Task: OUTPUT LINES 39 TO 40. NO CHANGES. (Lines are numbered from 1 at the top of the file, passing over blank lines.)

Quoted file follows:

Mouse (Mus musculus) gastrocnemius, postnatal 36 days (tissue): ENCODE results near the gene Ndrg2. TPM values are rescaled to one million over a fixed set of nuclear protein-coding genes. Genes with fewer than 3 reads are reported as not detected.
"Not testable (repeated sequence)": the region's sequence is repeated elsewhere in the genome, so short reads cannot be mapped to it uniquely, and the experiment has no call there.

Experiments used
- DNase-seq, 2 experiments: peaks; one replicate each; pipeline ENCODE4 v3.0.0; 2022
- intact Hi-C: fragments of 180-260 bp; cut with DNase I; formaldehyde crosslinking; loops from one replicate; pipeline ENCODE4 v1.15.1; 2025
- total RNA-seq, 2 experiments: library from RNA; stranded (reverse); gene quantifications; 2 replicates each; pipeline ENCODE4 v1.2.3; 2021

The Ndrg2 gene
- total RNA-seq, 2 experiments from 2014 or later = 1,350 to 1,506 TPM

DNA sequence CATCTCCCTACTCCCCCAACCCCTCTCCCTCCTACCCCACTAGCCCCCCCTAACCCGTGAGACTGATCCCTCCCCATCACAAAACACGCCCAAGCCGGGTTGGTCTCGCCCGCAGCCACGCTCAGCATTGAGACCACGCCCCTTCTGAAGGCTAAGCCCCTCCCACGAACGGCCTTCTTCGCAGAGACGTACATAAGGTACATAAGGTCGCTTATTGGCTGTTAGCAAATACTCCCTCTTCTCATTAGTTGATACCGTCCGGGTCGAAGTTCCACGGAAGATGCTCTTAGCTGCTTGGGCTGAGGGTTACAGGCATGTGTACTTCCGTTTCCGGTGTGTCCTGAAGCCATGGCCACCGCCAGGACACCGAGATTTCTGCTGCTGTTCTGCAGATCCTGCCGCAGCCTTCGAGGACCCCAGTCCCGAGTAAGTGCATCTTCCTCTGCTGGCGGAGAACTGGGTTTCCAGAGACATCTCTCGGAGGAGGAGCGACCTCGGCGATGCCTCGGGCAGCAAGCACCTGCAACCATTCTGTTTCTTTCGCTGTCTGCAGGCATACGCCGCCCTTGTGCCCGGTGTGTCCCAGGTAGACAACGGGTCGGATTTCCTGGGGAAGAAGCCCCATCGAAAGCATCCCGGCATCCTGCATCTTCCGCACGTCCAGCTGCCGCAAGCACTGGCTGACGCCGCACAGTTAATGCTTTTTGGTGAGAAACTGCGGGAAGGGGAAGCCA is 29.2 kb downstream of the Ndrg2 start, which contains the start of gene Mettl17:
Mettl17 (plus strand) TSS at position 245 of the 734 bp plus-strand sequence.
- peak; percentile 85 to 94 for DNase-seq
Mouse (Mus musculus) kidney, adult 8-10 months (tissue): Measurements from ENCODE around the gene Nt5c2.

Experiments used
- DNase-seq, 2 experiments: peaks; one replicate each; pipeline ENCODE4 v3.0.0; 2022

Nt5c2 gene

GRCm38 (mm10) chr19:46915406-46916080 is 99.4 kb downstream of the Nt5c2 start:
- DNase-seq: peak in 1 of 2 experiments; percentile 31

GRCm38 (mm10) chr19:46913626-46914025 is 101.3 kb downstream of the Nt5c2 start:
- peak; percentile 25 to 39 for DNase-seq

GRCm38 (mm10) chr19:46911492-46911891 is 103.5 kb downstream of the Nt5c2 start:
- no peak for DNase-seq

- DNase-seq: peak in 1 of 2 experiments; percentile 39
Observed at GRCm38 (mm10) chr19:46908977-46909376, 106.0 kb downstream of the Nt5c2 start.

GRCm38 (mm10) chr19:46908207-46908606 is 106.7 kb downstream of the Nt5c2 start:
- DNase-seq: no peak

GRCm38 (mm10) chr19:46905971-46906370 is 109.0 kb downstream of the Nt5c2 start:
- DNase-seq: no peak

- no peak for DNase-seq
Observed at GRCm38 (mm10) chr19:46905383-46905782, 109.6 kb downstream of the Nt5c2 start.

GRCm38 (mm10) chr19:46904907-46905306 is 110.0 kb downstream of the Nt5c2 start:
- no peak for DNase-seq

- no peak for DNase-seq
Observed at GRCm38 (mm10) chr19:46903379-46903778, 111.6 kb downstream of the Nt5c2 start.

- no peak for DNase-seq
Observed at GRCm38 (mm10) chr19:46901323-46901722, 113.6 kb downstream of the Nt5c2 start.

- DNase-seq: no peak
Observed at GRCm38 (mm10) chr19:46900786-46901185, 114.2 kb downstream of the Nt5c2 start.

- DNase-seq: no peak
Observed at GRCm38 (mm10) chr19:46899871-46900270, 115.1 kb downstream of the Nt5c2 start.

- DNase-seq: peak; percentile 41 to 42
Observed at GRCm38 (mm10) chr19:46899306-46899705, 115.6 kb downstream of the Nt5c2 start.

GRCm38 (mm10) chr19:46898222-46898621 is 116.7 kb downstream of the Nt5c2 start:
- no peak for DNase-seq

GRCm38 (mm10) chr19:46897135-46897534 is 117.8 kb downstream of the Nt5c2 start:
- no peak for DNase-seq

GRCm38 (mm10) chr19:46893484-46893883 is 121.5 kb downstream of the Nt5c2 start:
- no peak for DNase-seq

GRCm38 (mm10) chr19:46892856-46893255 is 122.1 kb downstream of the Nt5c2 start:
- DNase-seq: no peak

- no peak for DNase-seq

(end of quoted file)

Observed at GRCm38 (mm10) chr19:46899871-46900270, 115.1 kb downstream of the Nt5c2 start.

- DNase-seq: peak; percentile 41 to 42